The FBI is continuing a nationwide manhunt for more than 200 people it believes may have ties to the hijackers. As many as 30 of the people on the bureau's "watch list" are believed to have had flight training.
ABCNEWS has learned that some of the men believed to have been trained as pilots had booked reservations on airline flights scheduled to take place in the days after last week's attacks — including flights coming out of Boston and San Antonio this coming weekend.
As he surveyed the Western Pennsylvania crash site, Attorney General John Ashcroft vowed to "disrupt, interrupt, stop, thwart, curtail the risk of further events like those events of Tuesday, September 11."
The attorney general said a day earlier he could not rule out that additional aircraft had been targeted for hijackings.
"We will leave no stone unturned to make sure that we do what we can to minimize the risk of reoccurrence," Ashcroft told reporters this afternoon.
Law enforcement officials said they believe the operations of the hijackers were based in Florida, Texas and New Jersey.
Many of the 30 or so individuals thought to have had pilot training are also known to have communicated with the hijackers.They are from a variety of locations within the United States and all of them are believed to still be in the country.
"This long list of people who had some kind of contact with the suicide hijackers of Sept. 11 … They may be part of a network," says ABCNEWS security consultant Vince Cannistraro. "That is a concern that is driving law enforcement in the investigation."
The FBI has obtained cell phone records and hundreds of e-mail messages exchanged by many of the 19 hijackers and their associates in the days and weeks leading up to the attacks.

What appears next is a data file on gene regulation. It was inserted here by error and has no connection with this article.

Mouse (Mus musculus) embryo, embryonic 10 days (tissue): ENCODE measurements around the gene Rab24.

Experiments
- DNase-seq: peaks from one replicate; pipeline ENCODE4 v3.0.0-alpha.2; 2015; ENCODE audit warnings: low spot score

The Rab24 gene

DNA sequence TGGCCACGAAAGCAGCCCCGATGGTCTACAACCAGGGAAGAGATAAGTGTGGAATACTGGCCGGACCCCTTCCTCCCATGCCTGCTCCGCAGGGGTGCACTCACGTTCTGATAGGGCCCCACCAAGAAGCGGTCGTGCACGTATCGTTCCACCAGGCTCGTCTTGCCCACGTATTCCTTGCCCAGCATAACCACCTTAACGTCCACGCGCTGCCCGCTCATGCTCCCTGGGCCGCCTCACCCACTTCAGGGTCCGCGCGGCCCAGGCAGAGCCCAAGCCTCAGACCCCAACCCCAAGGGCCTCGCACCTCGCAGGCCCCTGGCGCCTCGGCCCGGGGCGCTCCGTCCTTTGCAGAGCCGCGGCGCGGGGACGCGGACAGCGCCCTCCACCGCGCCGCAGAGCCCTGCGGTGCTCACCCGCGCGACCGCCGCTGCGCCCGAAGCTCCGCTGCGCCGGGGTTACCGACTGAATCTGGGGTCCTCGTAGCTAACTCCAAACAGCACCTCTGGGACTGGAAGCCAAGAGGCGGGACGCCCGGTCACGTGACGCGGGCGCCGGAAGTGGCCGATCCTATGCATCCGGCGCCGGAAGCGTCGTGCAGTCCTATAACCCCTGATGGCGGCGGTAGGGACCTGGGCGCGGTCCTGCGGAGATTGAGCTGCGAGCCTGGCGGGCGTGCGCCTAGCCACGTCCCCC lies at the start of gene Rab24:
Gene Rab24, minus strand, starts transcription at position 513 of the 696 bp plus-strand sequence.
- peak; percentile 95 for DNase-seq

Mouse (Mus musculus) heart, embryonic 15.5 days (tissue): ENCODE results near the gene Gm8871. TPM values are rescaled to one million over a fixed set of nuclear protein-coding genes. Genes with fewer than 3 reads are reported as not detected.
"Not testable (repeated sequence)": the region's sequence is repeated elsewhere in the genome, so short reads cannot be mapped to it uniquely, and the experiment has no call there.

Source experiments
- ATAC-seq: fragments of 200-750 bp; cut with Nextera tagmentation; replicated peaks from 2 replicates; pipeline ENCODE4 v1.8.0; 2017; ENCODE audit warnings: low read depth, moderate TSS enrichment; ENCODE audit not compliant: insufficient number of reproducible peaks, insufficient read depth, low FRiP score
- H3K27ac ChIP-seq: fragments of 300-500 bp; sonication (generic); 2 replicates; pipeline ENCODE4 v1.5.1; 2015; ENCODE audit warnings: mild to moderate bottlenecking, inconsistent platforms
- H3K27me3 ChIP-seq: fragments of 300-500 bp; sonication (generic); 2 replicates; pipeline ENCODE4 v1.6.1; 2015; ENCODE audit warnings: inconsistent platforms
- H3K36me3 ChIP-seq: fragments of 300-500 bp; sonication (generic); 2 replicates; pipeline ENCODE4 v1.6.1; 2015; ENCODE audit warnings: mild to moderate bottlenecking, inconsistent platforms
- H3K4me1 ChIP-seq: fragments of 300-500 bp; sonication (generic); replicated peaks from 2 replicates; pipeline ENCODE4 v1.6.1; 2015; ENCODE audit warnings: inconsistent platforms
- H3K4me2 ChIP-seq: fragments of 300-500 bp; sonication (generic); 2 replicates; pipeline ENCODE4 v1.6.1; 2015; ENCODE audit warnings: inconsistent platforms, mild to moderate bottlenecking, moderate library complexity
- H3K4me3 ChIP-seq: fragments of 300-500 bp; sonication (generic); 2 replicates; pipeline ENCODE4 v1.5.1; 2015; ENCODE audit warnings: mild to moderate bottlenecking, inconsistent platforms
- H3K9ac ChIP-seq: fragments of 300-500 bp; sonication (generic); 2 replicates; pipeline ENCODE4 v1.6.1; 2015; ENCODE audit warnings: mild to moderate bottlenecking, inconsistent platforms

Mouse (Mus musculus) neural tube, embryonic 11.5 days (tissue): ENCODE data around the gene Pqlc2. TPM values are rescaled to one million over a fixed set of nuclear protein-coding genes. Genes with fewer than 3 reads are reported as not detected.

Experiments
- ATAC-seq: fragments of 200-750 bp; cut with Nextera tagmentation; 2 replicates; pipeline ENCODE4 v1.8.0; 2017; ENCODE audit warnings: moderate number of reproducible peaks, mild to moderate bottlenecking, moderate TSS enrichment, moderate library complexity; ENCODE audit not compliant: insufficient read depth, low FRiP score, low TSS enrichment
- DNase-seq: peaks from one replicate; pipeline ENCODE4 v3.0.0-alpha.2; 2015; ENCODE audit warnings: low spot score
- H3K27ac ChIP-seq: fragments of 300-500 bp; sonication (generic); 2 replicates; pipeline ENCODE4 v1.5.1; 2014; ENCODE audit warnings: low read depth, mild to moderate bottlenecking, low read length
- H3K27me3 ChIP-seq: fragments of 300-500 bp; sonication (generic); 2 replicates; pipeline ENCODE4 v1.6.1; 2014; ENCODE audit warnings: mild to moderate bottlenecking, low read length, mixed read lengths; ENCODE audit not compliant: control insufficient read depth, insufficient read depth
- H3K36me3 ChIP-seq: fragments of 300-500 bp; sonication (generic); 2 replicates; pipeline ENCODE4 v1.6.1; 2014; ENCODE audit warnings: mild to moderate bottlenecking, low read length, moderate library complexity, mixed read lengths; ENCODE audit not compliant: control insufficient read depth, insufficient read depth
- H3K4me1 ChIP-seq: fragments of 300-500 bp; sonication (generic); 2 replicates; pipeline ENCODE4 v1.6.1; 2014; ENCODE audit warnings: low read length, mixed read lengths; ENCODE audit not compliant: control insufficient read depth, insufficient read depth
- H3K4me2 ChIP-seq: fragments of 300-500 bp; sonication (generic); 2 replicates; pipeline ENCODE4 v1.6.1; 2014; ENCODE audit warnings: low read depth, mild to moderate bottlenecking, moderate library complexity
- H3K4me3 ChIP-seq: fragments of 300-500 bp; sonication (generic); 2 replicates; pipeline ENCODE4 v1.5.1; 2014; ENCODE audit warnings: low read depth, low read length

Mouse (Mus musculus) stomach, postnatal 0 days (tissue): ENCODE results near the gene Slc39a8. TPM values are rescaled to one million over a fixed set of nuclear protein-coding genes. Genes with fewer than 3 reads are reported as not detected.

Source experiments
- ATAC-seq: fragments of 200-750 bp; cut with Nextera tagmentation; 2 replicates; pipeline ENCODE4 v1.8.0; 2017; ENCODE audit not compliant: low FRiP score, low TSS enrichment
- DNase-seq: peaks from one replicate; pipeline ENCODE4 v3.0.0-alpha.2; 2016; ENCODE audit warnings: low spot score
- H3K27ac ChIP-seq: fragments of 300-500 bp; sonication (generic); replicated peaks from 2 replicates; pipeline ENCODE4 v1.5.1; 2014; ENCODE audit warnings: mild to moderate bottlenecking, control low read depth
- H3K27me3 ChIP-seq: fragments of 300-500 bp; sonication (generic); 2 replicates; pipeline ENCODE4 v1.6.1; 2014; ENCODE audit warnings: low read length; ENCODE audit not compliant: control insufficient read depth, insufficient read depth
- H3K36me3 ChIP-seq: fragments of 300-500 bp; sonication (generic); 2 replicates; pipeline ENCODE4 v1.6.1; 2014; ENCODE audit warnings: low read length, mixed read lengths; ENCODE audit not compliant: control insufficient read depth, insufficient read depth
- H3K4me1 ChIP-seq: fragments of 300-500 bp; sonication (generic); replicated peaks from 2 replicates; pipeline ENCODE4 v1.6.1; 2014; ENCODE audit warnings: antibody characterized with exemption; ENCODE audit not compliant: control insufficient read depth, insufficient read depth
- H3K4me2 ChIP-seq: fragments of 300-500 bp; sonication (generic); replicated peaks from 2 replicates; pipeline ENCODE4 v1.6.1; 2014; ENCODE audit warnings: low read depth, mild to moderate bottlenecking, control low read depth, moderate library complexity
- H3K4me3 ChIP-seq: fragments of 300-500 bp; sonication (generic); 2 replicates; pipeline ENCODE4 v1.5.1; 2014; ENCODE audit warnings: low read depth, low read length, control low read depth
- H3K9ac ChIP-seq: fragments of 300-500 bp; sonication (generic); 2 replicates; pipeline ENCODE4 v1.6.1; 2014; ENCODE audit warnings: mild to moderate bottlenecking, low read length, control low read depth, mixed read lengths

• New Arrest Made
More than 115 people are now in federal custody in connection with the investigation, including several individuals who have been placed under arrest.
Most recently, a man identified as Nabil al Marabh was arrested Wednesday night at a liquor store where he worked the late shift in Burbank, Ill., just outside Chicago. Al Marabh had a commercial driver's license that allowed him to transport hazardous materials.
Sources tell ABCNEWS investigators believe al Marabh has ties to at least two of the suspected hijackers and the U.S.Customs Service has linked money transfers from Marabh to Raed Hijazi, a suspect in a failed plot to kill American tourists in Jordan during the 2000 millennium celebration.
Marabh, who has been in the United States for 11 years, sometimes working as a cab driver, has lived all over the country, including Tampa, Boston and Michigan. Marabh was convicted of stabbing his roommate in Boston and according to court records allegedly said, "If this wasn't America, I'd kill you."
When agents searched al Marabh's apartment in Detroit earlier this week, they found notes relating to an airport in Jordan, a diagram of an airport and fake identification badges.
Three Arab men were taken into custody at the residence and have been formally charged with the possession of false identification documents.